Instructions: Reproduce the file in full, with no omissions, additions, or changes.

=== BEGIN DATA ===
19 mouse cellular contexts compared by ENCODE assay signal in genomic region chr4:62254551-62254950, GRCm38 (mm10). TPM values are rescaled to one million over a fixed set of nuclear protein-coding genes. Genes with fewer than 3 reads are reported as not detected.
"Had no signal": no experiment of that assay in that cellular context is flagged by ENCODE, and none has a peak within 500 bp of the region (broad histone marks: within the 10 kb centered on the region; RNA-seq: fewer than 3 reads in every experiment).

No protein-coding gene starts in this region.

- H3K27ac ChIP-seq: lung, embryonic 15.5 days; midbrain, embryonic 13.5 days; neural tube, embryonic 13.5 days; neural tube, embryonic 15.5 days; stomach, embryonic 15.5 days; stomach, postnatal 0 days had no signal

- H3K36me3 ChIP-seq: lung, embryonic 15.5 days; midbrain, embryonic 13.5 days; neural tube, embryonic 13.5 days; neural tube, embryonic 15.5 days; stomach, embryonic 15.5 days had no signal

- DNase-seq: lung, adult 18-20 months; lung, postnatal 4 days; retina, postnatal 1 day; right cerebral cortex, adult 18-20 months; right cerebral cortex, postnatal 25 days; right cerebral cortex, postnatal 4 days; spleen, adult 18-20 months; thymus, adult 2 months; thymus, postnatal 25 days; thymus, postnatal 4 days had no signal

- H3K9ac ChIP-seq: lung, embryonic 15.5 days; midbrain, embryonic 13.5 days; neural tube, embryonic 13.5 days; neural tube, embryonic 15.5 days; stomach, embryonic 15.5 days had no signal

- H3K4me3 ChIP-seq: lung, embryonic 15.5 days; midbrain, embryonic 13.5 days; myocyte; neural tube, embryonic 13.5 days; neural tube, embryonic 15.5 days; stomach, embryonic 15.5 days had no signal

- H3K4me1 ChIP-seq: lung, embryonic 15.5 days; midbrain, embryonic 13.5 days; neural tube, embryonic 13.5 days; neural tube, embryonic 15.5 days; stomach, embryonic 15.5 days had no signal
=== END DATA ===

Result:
19 mouse cellular contexts compared by ENCODE assay signal in genomic region chr4:62254551-62254950, GRCm38 (mm10). TPM values are rescaled to one million over a fixed set of nuclear protein-coding genes. Genes with fewer than 3 reads are reported as not detected.
"Had no signal": no experiment of that assay in that cellular context is flagged by ENCODE, and none has a peak within 500 bp of the region (broad histone marks: within the 10 kb centered on the region; RNA-seq: fewer than 3 reads in every experiment).

No protein-coding gene starts in this region.

- H3K27ac ChIP-seq: lung, embryonic 15.5 days; midbrain, embryonic 13.5 days; neural tube, embryonic 13.5 days; neural tube, embryonic 15.5 days; stomach, embryonic 15.5 days; stomach, postnatal 0 days had no signal

- H3K36me3 ChIP-seq: lung, embryonic 15.5 days; midbrain, embryonic 13.5 days; neural tube, embryonic 13.5 days; neural tube, embryonic 15.5 days; stomach, embryonic 15.5 days had no signal

- DNase-seq: lung, adult 18-20 months; lung, postnatal 4 days; retina, postnatal 1 day; right cerebral cortex, adult 18-20 months; right cerebral cortex, postnatal 25 days; right cerebral cortex, postnatal 4 days; spleen, adult 18-20 months; thymus, adult 2 months; thymus, postnatal 25 days; thymus, postnatal 4 days had no signal

- H3K9ac ChIP-seq: lung, embryonic 15.5 days; midbrain, embryonic 13.5 days; neural tube, embryonic 13.5 days; neural tube, embryonic 15.5 days; stomach, embryonic 15.5 days had no signal

- H3K4me3 ChIP-seq: lung, embryonic 15.5 days; midbrain, embryonic 13.5 days; myocyte; neural tube, embryonic 13.5 days; neural tube, embryonic 15.5 days; stomach, embryonic 15.5 days had no signal

- H3K4me1 ChIP-seq: lung, embryonic 15.5 days; midbrain, embryonic 13.5 days; neural tube, embryonic 13.5 days; neural tube, embryonic 15.5 days; stomach, embryonic 15.5 days had no signal